First, in my childhood, I learned that gravity is a force. Later, I learned that gravity is a property of spacetime. If gravity is a property of spacetime, then why is it one of the fundamental forces. What is gravity, really?
Physics is complicated and has produced a large number of concepts in a short time. This has led to a lot of reuse of words where the same word is given substantially different meanings in different contexts. As a result, the real language of physics is math.
In the context of “the four fundamental forces” the word “force” just means an interaction term that can show up in a Hamiltonian or Lagrangian. This meaning makes no distinction between the “curvature of spacetime” model of gravity and the “force” model of gravity. The “four fundamental forces” label, by itself, should not be taken to favor one model of gravity over the other.
In the context of general relativity gravity is modeled as the curvature of spacetime. In this model the “real” gravity is tidal effects, which are represented by curvature, and not local gravitational acceleration, which is represented as a local fictitious force.
However, it is important to keep in mind that in the appropriate limit, general relativity reduces to Newtonian gravity. So general relativity contains Newtonian gravity as an inherent part of the general theory. In that limit there is no difference between gravity as a force and gravity as spacetime curvature.
Furthermore, Newtonian gravity is completely equivalent to Newton-Cartan gravity, which is a spacetime curvature theory of gravity. So there is, at a mathematical level (the real language of physics) and an experimental level, a complete equivalence between the curvature and force concepts. It is only convenience and superficial verbal descriptions that separate them.
Dale has already contributed a good answer, but I'd like to supplement it. It's important not to confuse the terrain for the map. At a fundamental level, "gravity" is the word we use to describe certain real phenomena (that apples move towards the center of the Earth, that the Earth revolves about the Sun, and so on). Gravity is real, and we experience it every day. The explanation for gravity is a different thing. Newton explained gravity by a law of universal attraction. That turns out not to be completely accurate... that is, Newton's theory of gravity produces incorrect predictions for some things (like the orbit of Mercury). Einstein came up with a better theory of gravity that models it as a curvature of spacetime. So far this is the best theory of gravity that we have, but someday it will probably be superseded by a better theory. The explanation may change, but the facts (orbits of planets, etc.) won't, and any new theory will have to produce the same predictions as general relativity in the situations where GR has been tested.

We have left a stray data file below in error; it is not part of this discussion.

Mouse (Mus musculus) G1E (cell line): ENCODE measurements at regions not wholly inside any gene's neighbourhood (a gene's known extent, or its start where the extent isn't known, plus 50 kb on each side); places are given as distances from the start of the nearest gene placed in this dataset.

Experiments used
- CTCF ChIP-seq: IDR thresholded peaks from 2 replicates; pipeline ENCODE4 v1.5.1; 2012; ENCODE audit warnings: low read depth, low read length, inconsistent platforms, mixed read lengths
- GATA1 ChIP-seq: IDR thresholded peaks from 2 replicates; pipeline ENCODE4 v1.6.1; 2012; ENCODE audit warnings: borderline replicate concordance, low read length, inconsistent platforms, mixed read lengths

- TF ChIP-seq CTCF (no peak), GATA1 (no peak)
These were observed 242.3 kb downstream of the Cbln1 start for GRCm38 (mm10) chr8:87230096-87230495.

Gravity is a mathematical construct used to describe objects falling down. Newton wanted to be able to make a mathematical description of the motion of free falling objects, and this particular description used forces. It is possible to make other descriptions of this phenomenon by using other mathematical formulations or completely different theories. But all these formulations/theories are called "gravity" since they want to describe the motion of falling objects between masses. Contrary to other answers, I would say that gravity doesn't really explain "why" things fall, but just describes the falling of things mathematically.
if gravity is property of spacetime then why it is one of the fundamental forces.
If you replace the term "fundamental forces" with "fundamental interactions", everything becomes much more understandable.
As you correctly pointed out, "gravity is a property of spacetime". And it is not a force in the sense of mechanics. F=ma means that you feel an acceleration when something pushes or brakes you. In free fall, when a spaceship flies around the earth or crashes into it or follows any other geodesic line, there is no noticeable acceleration (by you or any other passenger). That is why Einstein replaced the term gravitational force with the geodesic line.